As the travel and hospitality sector slowly shakes off the COVID-19 pandemic, investors and developers are keeping a keen eye on hotel properties across North America, and many like what they see on the horizon.
“We’re in the midst of a good rebound. The United States is a bit ahead of us, but we’re certainly seeing it in Canada too,” says Brian Leon, president of Choice Hotels Canada, which operates more than 330 hotels under brands such as Comfort Inn and Quality Inn.
Speaking from a hotel investment conference held in Western Canada in mid-November, Mr. Leon says there are several reasons why it appears to be a good time for investors to consider hotel properties of all sorts.
“The industry has shown itself to be resilient during the pandemic. Nobody knew what was going to happen when it started, but hotels learned how to run effectively on lean revenues,” he says.
The big downtown property markets in Toronto, Montreal and Vancouver have tended to lag in the recovery, growing slower than some of the secondary and tertiary markets— Fraser Macdonald, director of hotels for Colliers Canada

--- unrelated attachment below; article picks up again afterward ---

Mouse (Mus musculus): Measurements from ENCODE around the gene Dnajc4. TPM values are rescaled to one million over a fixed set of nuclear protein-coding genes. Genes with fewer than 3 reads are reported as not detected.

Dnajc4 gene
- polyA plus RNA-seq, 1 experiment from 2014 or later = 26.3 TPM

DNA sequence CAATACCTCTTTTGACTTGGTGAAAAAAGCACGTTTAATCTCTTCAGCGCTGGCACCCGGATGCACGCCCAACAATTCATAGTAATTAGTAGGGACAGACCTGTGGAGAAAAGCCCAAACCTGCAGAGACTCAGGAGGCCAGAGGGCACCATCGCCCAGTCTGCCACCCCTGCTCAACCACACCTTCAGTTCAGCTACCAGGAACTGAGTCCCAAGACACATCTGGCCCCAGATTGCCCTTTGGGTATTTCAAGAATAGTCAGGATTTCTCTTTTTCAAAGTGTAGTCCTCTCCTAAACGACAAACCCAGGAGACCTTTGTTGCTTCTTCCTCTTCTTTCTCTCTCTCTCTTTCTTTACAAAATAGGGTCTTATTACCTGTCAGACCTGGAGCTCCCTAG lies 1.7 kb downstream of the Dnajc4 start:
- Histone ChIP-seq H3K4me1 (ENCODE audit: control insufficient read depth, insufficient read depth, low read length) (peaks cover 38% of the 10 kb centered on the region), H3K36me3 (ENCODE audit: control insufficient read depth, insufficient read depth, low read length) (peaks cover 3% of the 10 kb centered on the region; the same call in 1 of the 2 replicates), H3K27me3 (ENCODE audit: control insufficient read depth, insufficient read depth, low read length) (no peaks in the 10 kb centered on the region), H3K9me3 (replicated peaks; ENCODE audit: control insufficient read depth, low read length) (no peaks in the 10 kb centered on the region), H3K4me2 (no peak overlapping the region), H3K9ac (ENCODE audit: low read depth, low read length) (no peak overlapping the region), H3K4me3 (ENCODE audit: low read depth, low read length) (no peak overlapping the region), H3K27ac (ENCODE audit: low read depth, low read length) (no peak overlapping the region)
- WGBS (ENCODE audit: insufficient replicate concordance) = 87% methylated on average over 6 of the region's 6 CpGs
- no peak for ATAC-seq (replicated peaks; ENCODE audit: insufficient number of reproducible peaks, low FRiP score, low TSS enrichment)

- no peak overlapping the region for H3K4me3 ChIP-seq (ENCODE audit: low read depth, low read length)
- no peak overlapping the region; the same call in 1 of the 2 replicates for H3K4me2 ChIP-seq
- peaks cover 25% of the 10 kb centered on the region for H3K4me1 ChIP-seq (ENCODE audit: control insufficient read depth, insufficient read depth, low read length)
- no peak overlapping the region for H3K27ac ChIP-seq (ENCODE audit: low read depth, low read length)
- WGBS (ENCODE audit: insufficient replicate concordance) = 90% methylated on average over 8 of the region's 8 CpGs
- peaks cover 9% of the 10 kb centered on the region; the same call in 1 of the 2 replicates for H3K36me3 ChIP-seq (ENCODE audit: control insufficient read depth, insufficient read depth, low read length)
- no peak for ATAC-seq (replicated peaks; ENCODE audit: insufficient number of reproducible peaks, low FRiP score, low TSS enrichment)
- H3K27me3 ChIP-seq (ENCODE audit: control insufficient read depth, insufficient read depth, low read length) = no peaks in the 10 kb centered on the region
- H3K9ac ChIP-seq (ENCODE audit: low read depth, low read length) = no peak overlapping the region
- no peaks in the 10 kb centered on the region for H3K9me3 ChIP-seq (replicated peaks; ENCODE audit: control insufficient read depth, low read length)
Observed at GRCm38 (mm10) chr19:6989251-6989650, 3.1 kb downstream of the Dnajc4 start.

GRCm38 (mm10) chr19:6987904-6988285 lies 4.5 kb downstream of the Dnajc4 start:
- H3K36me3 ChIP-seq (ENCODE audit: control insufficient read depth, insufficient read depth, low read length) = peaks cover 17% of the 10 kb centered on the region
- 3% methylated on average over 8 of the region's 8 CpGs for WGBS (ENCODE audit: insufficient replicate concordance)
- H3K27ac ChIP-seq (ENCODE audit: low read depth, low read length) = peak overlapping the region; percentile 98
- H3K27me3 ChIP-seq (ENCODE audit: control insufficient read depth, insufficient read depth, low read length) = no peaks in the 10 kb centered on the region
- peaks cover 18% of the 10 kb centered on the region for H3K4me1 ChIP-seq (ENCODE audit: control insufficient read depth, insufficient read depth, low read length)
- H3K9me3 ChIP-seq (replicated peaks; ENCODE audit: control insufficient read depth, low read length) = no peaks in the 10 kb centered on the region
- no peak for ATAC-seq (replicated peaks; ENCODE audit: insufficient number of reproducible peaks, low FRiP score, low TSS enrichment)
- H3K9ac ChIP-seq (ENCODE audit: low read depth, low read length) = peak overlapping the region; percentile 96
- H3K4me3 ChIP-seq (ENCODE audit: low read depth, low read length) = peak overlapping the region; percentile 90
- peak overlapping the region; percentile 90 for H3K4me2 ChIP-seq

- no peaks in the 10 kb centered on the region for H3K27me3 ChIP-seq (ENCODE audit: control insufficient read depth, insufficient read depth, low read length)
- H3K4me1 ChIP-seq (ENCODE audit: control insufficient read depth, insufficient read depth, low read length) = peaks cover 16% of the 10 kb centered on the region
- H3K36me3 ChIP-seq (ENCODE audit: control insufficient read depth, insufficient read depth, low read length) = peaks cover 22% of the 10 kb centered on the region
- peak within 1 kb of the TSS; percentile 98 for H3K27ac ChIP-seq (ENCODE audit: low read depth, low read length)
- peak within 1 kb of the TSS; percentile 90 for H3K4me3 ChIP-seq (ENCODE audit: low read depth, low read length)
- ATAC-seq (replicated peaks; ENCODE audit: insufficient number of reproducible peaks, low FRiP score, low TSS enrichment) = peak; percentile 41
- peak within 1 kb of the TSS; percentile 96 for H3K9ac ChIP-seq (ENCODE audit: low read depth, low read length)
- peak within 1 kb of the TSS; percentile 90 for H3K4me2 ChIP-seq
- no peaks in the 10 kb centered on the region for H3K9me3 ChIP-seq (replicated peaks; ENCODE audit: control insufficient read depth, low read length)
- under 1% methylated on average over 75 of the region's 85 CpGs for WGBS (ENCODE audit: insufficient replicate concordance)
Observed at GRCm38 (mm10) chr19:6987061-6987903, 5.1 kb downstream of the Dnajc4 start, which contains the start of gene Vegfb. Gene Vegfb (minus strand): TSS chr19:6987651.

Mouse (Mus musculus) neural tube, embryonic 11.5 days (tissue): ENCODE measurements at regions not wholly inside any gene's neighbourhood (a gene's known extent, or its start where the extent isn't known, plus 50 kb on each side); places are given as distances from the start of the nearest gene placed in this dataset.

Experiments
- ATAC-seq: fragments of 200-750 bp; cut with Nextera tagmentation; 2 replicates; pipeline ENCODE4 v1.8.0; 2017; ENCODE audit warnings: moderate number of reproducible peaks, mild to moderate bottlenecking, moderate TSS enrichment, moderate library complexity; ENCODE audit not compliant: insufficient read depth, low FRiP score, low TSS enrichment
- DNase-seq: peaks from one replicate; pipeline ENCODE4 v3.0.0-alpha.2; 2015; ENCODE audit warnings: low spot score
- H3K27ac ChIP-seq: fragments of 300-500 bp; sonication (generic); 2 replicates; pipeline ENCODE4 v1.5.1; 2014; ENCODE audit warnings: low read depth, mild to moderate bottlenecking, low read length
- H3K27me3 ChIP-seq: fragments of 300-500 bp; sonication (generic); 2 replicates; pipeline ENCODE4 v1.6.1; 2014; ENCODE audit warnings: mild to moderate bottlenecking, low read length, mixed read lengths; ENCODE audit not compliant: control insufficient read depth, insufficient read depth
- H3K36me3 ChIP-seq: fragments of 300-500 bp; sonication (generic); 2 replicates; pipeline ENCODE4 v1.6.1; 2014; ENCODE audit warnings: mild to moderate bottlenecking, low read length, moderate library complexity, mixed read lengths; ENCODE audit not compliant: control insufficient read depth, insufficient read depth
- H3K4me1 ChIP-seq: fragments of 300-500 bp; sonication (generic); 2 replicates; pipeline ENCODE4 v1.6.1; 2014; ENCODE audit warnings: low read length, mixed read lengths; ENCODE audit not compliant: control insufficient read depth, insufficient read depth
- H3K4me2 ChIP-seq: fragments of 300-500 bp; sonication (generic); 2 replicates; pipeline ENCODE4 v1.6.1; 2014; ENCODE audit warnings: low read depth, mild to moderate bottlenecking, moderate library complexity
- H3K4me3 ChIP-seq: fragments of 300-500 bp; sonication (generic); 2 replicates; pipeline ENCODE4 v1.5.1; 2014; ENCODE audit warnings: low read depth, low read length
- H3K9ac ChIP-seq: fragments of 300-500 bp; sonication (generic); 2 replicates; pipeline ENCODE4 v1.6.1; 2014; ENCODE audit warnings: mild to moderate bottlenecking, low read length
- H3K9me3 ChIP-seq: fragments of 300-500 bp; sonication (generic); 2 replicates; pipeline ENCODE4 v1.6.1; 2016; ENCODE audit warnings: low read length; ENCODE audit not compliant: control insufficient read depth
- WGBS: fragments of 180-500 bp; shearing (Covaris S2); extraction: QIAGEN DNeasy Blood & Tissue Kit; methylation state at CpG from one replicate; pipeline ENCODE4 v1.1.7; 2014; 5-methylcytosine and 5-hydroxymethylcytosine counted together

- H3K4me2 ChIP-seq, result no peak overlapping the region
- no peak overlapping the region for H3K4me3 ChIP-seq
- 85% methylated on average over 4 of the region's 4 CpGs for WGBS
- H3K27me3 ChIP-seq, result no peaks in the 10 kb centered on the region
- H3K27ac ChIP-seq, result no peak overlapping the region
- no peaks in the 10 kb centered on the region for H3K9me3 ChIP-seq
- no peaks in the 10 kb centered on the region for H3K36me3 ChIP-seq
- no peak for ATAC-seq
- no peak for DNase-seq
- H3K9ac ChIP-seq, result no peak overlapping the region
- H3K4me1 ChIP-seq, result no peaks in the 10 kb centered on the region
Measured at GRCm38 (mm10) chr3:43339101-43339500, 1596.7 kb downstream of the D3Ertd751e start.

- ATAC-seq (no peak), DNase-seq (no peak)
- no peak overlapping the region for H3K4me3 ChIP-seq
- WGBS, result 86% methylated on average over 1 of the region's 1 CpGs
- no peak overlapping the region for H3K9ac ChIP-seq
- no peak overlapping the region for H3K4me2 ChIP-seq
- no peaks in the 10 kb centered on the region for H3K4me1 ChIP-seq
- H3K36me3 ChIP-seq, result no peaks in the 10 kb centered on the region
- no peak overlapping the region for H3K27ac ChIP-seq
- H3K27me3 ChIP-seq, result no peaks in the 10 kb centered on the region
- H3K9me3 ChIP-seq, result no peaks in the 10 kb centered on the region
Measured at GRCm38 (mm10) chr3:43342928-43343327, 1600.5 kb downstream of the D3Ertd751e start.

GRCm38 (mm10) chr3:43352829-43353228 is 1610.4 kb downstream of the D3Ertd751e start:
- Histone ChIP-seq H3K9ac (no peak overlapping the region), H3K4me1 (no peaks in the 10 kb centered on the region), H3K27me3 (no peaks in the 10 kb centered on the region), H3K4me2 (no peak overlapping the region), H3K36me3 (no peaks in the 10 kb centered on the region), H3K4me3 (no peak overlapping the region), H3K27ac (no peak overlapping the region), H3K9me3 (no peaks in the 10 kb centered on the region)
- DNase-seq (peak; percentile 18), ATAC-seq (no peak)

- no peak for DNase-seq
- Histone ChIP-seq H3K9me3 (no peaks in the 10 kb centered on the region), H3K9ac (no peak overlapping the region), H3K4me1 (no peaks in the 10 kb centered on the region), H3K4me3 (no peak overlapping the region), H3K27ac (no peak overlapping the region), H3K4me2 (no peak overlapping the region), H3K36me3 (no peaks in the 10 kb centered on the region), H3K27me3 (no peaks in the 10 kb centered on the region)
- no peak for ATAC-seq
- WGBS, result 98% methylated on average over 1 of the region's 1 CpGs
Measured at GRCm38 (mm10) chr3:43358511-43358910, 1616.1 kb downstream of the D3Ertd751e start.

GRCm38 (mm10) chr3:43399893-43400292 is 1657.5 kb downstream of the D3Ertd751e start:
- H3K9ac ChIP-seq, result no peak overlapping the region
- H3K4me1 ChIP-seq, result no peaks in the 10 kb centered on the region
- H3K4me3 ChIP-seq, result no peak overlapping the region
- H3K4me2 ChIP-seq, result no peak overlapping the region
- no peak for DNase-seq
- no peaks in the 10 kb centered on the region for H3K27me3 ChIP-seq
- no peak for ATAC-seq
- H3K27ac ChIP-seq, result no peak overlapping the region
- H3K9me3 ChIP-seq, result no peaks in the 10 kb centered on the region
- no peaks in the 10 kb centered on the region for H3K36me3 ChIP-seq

Another factor is that there are interested buyers, he adds. “Potential investors and lenders have noticed that the industry has come through terrible times in much better shape than they expected and they’re looking favourably going forward,” Mr. Leon says.
The latest research on the sector tends to back his optimism. “Investor sentiment for the lodging class continues to improve,” according to INNvestment Canada, Colliers Canada’s review of the industry for the third quarter of 2021.
After 20 months of pandemic, “the Canadian tourism industry is on a glide path to normalcy,” Colliers says.
The new normal
Transactions in the first nine months of this year reached $1.1-billion, with 106 deals. This surpassed $862-million in deals that took place in all of 2020, when the pandemic first took hold.
This year’s transactions for the first three quarters were nearly at the levels of pre-COVID-19 hotel investment in Canada in the comparable period in 2019, when they reached $1.25-billion.